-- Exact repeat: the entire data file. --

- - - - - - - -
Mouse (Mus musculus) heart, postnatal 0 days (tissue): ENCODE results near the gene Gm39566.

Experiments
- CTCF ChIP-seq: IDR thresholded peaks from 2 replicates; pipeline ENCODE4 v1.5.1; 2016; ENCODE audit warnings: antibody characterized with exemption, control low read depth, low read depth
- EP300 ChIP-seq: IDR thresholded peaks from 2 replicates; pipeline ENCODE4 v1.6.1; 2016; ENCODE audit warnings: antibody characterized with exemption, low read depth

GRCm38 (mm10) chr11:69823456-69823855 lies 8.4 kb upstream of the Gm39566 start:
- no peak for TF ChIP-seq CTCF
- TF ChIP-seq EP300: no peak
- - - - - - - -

Mouse (Mus musculus) heart, postnatal 0 days (tissue): ENCODE results near the gene Gm39566.

Experiments
- CTCF ChIP-seq: IDR thresholded peaks from 2 replicates; pipeline ENCODE4 v1.5.1; 2016; ENCODE audit warnings: antibody characterized with exemption, control low read depth, low read depth
- EP300 ChIP-seq: IDR thresholded peaks from 2 replicates; pipeline ENCODE4 v1.6.1; 2016; ENCODE audit warnings: antibody characterized with exemption, low read depth

GRCm38 (mm10) chr11:69823456-69823855 lies 8.4 kb upstream of the Gm39566 start:
- no peak for TF ChIP-seq CTCF
- TF ChIP-seq EP300: no peak